In all seriousness, actually not a great deck against decks with actual plays in the early game. The deck exists primarily because aggro is such a dark void right now. Testing this against any other aggressive strategy with turn one plays and Squadron Hawk was a nice joke.
Normal RDW – Pros: A reasonable chance against decks Kuldotha sucks against and can actually beat cards like Perimeter Captain.
Cons: Worse deck for the expected field and straight life-gain is a far bigger concern to this deck than Kuldotha. Answers to a Kargan Dragonlord and Koth of the Hammer are a heck of a lot more forthcoming in the average deck than to four beaters on turn two.
Vampires – Pros: Beats most of the field pre-board and its Viscera Seer, Bloodghast, Kalastria Highborn draws are the stuff nightmares are made of. Valakut still has yet to have a reasonable answer to an early Demon of Deaths Gate. Better still you finally have a real removal spell in Go for the Throat so you don’t necessarily have to splash.
Cons: Pretty bad Valakut match other than the aforementioned Demon plan and doesn’t play well against new U/W featuring pro-Vampire Sword.
WW – Pros: Kills on turn 4 with the utmost consistency, ignores damage based sweepers with Brave the Elements and Hero. Stoneforge Mystic into Bonehoard let’s it survive against the rest. WW is also one of the few decks that can actually use Leonin Arbiter in a serious fashion post-board, though this doesn’t apply to builds with Steppe Lynx. Sideboard can be tuned to auto-win every single aggro mirror in a no-contest victory.
Won a Pro Tour once.
Cons: PV hates it. Must be bad.
G/W No-Quest – Pros: I’ve always maintained that G/W Quest is the nut against all non-UW Control and even that match is pretty good now with Thrun, the Last Troll and Bonehoard. This version takes the variance out of the question and effectively assures that all control decks can prepare to be curbstomped. Why? For having minimal answers to Vengevine and mostly bad answers to Thrun/Bonehoard/Swords in general, let alone in conjunction with each other. Pretty good against other aggro by default since you have tons of CA and can max out life-gain against Red easily with Kor Firewalker and Baloth.
Cons: You turn a 50/50 with Valakut into a miserable match. Pretty much no realistic shot once Pyroclasm/Slagstorm comes out and a tough G1. GW little kid aggro losing to what amounts to the only combo deck in the metagame? Shocking.
G/W Quest: Read above, apply here. UW got slightly more manageable and the Valakut match is still a coin flip. Vampires with a full removal suite are also probably slightly unfavorable, as much as it pains me to say that.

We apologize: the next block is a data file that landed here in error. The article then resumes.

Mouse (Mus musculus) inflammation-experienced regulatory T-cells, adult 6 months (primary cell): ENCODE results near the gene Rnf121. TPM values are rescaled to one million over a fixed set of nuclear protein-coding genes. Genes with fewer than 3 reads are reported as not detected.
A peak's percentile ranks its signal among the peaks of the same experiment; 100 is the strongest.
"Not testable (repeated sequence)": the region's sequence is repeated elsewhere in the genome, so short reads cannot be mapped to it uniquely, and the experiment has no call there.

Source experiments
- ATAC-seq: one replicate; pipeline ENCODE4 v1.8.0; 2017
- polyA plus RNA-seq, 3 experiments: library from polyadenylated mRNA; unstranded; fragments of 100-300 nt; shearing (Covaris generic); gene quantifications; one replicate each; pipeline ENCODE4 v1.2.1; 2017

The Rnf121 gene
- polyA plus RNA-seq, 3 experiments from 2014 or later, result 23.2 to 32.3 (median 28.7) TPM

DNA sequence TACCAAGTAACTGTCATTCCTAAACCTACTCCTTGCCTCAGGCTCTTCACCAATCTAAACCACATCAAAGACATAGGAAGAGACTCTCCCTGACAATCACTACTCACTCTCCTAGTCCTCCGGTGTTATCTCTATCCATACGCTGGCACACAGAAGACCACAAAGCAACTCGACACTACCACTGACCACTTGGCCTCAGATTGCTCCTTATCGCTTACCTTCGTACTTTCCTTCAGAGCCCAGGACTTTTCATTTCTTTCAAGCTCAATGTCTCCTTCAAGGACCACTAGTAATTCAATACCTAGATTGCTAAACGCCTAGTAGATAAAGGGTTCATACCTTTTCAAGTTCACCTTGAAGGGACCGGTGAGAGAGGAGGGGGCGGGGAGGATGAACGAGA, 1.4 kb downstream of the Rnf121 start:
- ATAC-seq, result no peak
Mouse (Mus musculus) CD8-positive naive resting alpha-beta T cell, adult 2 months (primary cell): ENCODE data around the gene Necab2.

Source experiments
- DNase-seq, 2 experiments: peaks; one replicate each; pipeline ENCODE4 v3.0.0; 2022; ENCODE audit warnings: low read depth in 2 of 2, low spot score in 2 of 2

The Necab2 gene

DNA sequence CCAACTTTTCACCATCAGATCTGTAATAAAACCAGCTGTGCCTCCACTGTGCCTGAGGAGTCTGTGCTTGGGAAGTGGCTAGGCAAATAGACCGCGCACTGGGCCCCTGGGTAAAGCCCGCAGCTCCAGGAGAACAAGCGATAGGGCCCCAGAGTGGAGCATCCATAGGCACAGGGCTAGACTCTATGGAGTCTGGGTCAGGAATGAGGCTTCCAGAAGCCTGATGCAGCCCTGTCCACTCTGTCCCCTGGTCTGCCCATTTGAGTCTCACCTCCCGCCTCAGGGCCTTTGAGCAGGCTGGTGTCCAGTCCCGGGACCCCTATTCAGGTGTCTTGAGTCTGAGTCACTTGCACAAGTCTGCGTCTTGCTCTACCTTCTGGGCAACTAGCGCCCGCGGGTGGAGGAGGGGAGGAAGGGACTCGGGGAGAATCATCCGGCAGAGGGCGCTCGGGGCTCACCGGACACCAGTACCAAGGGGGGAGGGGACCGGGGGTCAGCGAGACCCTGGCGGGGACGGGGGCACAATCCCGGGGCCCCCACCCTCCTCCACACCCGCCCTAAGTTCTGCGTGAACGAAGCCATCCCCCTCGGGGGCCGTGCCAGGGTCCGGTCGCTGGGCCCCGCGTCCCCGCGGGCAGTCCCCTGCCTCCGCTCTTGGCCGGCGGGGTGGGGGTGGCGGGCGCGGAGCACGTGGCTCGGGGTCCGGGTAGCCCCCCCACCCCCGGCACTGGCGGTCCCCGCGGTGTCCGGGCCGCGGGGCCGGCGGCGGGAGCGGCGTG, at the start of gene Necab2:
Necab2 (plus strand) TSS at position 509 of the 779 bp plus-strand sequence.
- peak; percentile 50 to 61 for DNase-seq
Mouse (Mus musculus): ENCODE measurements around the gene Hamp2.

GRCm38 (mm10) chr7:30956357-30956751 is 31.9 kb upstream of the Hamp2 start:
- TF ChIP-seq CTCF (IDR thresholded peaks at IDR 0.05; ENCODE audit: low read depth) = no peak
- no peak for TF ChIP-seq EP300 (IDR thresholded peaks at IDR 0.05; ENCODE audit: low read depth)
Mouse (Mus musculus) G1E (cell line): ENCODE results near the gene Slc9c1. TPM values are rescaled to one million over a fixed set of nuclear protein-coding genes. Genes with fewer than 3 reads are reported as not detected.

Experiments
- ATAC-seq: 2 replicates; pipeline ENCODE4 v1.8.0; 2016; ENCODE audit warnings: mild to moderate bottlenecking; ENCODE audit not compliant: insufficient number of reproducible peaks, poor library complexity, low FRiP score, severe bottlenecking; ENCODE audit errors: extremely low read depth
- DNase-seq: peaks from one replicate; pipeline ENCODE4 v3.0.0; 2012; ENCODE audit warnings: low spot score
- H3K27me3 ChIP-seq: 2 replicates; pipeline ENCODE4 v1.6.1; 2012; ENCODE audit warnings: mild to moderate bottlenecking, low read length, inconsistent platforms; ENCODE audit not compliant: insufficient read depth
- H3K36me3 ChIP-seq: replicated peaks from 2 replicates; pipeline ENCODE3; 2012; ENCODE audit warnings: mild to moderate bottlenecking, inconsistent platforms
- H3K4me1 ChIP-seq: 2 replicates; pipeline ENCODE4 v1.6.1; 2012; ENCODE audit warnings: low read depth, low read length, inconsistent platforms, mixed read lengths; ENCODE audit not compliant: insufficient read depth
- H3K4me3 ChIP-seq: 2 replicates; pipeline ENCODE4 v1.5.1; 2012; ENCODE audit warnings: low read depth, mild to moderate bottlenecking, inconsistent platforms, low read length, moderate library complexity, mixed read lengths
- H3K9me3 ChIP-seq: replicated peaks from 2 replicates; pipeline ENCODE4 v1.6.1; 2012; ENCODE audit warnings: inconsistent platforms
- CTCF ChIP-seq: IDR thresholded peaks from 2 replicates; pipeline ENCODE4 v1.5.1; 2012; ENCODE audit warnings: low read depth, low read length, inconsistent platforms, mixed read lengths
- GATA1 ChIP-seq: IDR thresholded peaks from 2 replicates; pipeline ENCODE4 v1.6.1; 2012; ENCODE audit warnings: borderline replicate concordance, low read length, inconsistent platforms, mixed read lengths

Boros – Pros: You are favored in all the aggro matches with your cunning use of Sparkmage, equipment and flying Ancestral Recall! Yay!
Cons: You still can’t beat a reasonable Valakut draw in a million years and I’d rather have straight Red against UB and RUG every day of the week. Too many sub-optimal cards G1 in a bunch of matches.
Infect – Pros: Nobody expects the Spanish inquisition! In all seriousness, the deck is somewhat ‘real’ now and can actually play a reasonable game of Magic. I haven’t seen a good version using [card]Groundswell[/card], but I have seen a mono-black build that actually stood a fair chance against Valakut and Vampires.
Cons: Really? I mean what if they just decide to block?
Control-ly Control Controllers of Fate and Destiny:
U/B – Pros: Has Grave Titan and Inquisition of Kozilek and still has everything that put 400 of its kind into the Top 8 of the World Championships. Can even run Abyssal Persecutor again as an early Titan since Jace, GFTT and Black Sun can all kill it off without running awkward cards like Gatekeeper of Malakir.
Cons: It lacks Lotus Cobra. Seriously, I want Lotus Cobra. RUG does everything in a straight control match, but usually just does it better. Not counting that quad Jaces Ingenuity build which I’m sure tap dances on the spines of any other Island deck. Red likely also eats you alive without making concessions.
Cons: Lack of very many impact spells in the control mirror, really feels like opponents can just hang around in games while being outclassed in board position. Luminarch Ascension also just keeps getting worse every set without help from Clasp. Maybe the extra aggressive elements will help give it a better role in the RUG and UB match.
RUG – Pros: Mana accel, good PW’s, finishers that can trump Titans and can even keep in an LD package against opposing man-lands. This is the one control deck in the format I worry about the very good draws from, because when it’s firing on all cylinders winning becomes very difficult. GSZ has helped the deck gain even better tools in just about every match (though it may not be correct, it feels like it’s strong enough).
Cons: Can’t beat a Goblin Guide or Vengevine and usually has mana issues without Preordain or Lotus Cobra. The deck really just falls apart if the early spells get countered or killed and the opponent decides to actually apply pressure.
The Front Runner:
Valakut – Pros: Even more consistent than previous versions and certainly has the most powerful draws and topdecks of any deck in the format. As far as I know, Valakut has almost no bad matches outside of game one against UW and Red. Better still it can finally not run 15 Summoning Trap in the maindeck while the opponent laughs at you when you whiff.
Cons: Variance. Nice mono-green deck with 16 Mountains. Little room to outplay anyone with a functioning brain. Example – Bluffs consist of looking grimaced when casting Lotus Cobra against Blue players while holding GSZ instead of Trap. The combo of Spreading Seas and well-timed Tectonic Edge makes people weep.
Enjoy the coverage of Paris!